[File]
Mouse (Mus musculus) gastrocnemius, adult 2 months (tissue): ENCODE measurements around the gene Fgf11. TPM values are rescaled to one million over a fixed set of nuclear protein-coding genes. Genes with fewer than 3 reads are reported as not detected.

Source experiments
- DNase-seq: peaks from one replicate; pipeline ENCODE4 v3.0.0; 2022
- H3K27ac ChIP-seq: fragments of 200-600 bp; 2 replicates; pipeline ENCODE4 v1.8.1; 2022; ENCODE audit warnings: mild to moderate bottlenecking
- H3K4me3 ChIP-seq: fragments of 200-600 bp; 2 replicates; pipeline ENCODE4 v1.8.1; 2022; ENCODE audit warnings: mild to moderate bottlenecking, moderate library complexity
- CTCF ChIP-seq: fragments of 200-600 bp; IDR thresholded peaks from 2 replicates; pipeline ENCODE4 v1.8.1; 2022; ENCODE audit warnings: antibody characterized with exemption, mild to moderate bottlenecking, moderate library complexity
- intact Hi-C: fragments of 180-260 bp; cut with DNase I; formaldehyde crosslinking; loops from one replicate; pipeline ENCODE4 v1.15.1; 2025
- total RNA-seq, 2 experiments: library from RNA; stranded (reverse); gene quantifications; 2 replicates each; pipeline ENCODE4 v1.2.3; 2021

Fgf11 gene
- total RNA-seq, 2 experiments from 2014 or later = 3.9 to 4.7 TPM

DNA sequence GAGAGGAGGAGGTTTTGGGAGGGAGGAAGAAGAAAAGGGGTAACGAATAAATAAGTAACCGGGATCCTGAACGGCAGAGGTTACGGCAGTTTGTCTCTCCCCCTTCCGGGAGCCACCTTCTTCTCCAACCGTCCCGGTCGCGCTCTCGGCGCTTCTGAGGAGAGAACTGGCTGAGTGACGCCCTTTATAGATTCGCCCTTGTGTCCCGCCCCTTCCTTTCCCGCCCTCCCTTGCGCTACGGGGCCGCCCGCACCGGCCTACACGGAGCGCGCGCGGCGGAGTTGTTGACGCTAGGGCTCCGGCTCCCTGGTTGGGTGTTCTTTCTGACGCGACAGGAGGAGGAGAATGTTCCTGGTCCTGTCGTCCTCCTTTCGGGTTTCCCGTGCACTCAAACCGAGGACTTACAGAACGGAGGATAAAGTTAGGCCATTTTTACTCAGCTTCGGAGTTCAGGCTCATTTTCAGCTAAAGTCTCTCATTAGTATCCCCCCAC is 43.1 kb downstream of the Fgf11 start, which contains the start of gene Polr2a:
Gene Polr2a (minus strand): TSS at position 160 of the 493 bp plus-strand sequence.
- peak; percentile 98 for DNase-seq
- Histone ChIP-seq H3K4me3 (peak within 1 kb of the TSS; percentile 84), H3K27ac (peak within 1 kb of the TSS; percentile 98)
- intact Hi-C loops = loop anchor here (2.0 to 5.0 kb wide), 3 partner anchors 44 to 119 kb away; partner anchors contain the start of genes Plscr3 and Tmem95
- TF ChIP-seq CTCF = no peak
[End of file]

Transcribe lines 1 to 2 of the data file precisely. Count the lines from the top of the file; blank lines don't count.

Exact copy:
Mouse (Mus musculus) gastrocnemius, adult 2 months (tissue): ENCODE measurements around the gene Fgf11. TPM values are rescaled to one million over a fixed set of nuclear protein-coding genes. Genes with fewer than 3 reads are reported as not detected.

Source experiments